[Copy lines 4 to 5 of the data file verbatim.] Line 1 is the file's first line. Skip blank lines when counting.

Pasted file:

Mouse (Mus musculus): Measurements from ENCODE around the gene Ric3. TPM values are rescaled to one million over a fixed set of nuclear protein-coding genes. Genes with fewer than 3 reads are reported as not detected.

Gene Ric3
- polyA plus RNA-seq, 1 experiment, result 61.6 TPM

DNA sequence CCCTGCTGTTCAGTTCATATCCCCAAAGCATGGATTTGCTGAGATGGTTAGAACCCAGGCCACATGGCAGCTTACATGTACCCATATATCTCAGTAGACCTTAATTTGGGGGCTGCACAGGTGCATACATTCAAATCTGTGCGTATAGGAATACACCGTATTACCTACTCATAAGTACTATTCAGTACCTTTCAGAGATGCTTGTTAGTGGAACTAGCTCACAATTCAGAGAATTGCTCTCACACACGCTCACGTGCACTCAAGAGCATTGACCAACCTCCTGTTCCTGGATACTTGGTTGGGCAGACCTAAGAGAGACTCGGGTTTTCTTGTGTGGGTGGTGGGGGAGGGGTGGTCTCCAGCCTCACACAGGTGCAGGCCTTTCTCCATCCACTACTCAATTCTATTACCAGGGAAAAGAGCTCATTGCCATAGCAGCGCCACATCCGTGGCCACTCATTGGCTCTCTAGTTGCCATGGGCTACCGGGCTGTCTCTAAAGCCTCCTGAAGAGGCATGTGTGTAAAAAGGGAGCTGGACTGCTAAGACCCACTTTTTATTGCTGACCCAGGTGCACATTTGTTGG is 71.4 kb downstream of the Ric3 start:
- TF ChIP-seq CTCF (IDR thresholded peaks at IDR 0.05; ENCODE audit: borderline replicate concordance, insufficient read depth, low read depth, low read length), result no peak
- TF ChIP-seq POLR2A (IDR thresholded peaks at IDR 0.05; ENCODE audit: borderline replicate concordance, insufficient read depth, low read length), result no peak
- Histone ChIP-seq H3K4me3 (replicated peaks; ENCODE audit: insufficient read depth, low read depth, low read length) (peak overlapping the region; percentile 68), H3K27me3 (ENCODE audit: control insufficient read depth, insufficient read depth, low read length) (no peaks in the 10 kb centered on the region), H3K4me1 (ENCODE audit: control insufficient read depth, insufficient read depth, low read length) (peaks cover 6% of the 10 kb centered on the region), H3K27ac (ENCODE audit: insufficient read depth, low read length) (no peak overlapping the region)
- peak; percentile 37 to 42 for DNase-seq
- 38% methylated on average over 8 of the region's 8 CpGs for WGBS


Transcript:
DNA sequence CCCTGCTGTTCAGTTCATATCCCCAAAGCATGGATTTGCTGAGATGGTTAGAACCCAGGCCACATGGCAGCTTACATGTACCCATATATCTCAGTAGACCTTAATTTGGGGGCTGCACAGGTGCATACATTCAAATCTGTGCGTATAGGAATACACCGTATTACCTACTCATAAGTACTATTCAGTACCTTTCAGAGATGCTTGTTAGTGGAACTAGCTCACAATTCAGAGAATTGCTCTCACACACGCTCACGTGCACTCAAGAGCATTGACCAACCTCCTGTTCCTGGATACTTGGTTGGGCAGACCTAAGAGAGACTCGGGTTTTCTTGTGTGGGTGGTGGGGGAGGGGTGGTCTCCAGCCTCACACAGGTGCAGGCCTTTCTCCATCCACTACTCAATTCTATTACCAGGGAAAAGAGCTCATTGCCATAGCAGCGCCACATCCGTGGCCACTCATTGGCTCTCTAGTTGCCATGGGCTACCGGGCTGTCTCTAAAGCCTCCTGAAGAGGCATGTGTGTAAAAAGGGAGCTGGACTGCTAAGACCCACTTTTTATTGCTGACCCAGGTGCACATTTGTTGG is 71.4 kb downstream of the Ric3 start:
- TF ChIP-seq CTCF (IDR thresholded peaks at IDR 0.05; ENCODE audit: borderline replicate concordance, insufficient read depth, low read depth, low read length), result no peak